In Broome we have six seasons and April is Marrul season. This season is a hot time of year where we are transitioning from the wet weather to the dry weather. The season is short, but it can be very hot with little wind, big tides and the migratory shorebirds are all setting off on their migration. The shorebirds will go to the northern hemisphere to breed and return to Broome later in the year.

Over recent months the rains have allowed the vegetation to grow very tall and we may get some “knock-em down” rains before April is out. The tall grass in the header photo has grown fast recently and is all throughout the bush.

The beaches have changed a lot over recent months and the big tides have moved a lot of sand about. Sandstone cliffs have eroded and natural debris has been dumped onto the beach. The photo below you can see that Oystercatchers and crabs have walked around the debris.

Natural debris

The migratory shorebirds are busy feeding along the coast getting ready for migration and many have started to get their breeding plumage. With the big tides in Broome they have plenty of reef and mudflats exposed each day where they can feed.

Bar-tailed Godwit

Great Knot feeding

Grey Plover

Sanderling and Red-necked Stint

Lesser Sand Plovers with breeding plumage

The Pied Oystercatchers remain in their breeding territories throughout the year at many locations around Broome, but there are sometimes disputes. Some of the Pied Oystercatchers are actively displaying “piping” at this time of year along our coast.

Pied Oystercatchers “piping”

Other Pied Oystercatcher pairs are just casually enjoying the coast. They wander along the tide line rather than fly and in a few months time they will be nesting once again.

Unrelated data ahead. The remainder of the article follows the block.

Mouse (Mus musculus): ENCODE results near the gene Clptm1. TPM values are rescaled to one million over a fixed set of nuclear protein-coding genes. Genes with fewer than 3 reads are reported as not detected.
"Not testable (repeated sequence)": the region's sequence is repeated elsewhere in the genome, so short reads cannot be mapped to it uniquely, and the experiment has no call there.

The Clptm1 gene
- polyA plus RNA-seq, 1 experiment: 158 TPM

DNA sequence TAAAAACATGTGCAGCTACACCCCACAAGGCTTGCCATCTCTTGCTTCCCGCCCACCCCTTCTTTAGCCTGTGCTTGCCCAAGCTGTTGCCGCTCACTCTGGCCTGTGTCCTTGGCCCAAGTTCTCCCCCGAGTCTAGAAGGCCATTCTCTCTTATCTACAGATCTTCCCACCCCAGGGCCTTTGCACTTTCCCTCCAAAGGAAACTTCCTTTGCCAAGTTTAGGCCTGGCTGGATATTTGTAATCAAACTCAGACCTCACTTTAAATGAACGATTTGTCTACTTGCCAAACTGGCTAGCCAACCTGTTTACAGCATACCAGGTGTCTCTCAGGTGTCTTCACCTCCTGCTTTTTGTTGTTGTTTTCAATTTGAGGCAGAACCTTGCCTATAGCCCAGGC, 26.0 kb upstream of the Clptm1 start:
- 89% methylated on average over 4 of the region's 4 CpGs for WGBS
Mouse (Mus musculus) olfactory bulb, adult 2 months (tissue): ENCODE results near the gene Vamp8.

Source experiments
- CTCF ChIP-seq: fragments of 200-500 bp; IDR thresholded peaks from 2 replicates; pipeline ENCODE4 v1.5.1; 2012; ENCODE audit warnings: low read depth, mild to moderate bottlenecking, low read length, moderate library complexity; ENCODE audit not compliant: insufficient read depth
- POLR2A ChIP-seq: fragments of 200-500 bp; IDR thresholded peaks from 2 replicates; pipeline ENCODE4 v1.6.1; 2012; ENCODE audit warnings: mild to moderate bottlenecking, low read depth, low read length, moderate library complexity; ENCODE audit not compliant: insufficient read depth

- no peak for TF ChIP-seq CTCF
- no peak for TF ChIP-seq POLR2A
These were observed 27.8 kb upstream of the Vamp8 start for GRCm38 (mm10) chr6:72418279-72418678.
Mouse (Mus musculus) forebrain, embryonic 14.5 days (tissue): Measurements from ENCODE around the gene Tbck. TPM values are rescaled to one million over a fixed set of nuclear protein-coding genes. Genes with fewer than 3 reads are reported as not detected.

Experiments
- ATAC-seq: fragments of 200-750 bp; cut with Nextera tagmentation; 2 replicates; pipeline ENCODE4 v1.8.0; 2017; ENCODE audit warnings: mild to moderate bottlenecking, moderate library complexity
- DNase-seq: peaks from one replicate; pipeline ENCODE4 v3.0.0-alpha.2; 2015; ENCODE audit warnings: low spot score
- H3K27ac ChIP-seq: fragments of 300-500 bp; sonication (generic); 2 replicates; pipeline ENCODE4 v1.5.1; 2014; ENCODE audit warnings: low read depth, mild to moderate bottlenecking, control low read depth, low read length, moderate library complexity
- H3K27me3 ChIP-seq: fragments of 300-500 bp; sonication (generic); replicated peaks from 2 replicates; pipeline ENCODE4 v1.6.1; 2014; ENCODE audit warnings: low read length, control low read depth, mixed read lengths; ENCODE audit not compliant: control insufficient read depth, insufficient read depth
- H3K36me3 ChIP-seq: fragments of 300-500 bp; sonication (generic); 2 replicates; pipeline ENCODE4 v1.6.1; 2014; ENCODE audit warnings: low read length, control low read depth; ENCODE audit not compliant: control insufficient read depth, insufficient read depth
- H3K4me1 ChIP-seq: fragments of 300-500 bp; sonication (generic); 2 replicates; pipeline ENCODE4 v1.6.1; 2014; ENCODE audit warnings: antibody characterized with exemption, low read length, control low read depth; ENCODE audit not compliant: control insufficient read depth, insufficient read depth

Pied Oystercatchers

With rather less wind I was able to capture several Lesser Frigatebirds in flight as they soared along the coast last weekend. Despite being “lesser” they are still a substantial size with a wing-span of between 155cm and 193cm. A Great Frigatebird is much larger.

Lesser Frigatebirds

We are now experiencing days that are almost cloud-free and then all of a sudden there are wisps of clouds in the late afternoon. It adds to a beautiful sunset over the Indian Ocean. Other days we are still experiencing late afternoon storms.

Sunset over the Indian Ocean

The Marrul season will remain unsettled for about a month and then we will have cooler nights, foggy mornings and dry days.

Written by Clare M
Clare and her husband, Grant, have lived permanently in Broome, Western Australia since 1999 after living in various outback locations around Western Australia and Darwin. She has lived in the Middle East and the United States and traveled extensively in Europe. She monitors Pied Oystercatchers breeding along a 23km stretch of Broome's coastline by bicycle and on foot. She chooses not to participate in social media, but rather wander off into the bush for peace and tranquility. Thankfully she can write posts in advance and get away from technology!